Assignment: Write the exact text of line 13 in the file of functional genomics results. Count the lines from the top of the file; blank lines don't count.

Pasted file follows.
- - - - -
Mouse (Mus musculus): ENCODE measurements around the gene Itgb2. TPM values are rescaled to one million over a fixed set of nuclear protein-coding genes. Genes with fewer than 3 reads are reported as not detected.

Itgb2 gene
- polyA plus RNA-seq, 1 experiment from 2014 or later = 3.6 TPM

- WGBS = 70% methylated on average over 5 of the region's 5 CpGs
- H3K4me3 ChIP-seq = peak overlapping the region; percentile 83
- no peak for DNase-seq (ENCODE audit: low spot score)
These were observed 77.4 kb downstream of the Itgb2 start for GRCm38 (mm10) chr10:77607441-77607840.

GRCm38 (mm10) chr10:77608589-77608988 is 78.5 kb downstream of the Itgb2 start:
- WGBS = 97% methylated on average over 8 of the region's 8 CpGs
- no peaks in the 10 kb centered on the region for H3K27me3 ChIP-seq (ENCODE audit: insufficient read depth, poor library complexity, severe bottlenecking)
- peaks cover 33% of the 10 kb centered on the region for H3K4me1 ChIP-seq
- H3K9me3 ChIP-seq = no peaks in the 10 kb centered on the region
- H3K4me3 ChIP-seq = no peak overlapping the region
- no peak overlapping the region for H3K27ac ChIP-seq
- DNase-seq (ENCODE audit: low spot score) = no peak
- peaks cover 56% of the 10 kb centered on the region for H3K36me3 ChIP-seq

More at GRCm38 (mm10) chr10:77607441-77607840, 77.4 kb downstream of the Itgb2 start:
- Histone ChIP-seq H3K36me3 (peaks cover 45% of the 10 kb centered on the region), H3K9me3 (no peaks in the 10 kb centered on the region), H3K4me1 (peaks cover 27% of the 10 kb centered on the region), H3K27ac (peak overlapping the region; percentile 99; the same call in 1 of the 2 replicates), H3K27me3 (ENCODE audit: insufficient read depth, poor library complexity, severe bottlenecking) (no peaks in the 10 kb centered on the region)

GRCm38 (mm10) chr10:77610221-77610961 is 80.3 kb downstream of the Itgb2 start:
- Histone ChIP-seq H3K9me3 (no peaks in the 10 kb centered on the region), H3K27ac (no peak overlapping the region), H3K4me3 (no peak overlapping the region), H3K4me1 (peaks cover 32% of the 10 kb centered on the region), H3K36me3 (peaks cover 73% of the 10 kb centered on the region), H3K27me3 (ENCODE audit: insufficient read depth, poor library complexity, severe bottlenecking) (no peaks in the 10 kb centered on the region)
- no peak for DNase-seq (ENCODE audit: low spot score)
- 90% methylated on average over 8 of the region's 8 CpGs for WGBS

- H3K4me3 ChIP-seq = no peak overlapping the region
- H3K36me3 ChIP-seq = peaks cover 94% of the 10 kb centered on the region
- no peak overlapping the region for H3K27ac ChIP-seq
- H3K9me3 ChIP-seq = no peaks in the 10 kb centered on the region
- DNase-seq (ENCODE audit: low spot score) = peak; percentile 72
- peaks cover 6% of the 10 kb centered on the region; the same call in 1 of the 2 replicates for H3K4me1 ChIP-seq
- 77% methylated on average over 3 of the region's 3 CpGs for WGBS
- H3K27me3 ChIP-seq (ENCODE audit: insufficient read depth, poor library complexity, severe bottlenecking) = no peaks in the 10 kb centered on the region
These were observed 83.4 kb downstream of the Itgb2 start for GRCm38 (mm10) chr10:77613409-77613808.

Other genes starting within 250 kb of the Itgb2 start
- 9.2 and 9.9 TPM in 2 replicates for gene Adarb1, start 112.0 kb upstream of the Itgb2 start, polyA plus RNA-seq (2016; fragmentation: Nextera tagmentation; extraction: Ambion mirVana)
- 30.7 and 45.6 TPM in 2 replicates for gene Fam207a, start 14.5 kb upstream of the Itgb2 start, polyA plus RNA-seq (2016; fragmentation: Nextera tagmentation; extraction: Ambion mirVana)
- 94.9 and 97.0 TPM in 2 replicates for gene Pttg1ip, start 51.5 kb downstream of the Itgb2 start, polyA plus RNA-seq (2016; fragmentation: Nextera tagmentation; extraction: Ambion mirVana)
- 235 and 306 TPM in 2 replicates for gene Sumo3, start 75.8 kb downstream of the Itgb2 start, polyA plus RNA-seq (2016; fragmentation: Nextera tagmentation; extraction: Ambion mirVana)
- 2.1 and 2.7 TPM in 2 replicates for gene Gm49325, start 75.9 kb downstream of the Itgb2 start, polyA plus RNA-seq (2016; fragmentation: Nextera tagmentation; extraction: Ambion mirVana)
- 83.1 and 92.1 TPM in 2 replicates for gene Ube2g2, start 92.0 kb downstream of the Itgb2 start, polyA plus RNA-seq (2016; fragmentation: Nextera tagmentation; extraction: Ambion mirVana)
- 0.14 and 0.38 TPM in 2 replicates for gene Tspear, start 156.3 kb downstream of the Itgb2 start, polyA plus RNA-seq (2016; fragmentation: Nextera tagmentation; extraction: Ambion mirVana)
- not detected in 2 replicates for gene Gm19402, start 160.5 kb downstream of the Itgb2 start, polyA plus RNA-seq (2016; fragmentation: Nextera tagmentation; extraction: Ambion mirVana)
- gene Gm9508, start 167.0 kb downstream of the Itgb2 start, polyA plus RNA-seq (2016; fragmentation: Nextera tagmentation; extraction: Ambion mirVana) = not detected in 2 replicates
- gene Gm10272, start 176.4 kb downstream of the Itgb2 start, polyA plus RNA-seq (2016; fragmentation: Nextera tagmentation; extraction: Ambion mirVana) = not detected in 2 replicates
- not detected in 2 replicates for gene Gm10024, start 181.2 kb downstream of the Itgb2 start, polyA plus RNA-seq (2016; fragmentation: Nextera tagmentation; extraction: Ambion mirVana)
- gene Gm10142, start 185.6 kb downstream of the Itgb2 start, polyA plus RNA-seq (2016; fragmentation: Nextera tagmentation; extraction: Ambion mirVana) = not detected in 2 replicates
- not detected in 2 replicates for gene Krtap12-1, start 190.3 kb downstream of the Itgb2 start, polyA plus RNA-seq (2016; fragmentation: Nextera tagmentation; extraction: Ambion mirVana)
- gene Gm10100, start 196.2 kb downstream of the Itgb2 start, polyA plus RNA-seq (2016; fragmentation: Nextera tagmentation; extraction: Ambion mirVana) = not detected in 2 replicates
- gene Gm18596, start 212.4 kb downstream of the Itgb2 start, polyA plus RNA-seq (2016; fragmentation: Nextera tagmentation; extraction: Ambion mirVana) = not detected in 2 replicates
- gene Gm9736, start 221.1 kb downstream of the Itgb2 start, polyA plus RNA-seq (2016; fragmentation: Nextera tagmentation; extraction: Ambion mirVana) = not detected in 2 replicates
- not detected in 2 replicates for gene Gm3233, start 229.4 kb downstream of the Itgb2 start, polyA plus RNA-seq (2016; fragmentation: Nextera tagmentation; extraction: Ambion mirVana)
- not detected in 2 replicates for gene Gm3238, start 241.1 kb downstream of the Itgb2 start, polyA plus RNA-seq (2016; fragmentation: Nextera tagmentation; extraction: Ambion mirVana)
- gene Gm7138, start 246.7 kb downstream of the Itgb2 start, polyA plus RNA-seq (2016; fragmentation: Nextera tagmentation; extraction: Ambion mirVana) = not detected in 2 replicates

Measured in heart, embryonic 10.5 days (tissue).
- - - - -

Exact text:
- H3K4me3 ChIP-seq = no peak overlapping the region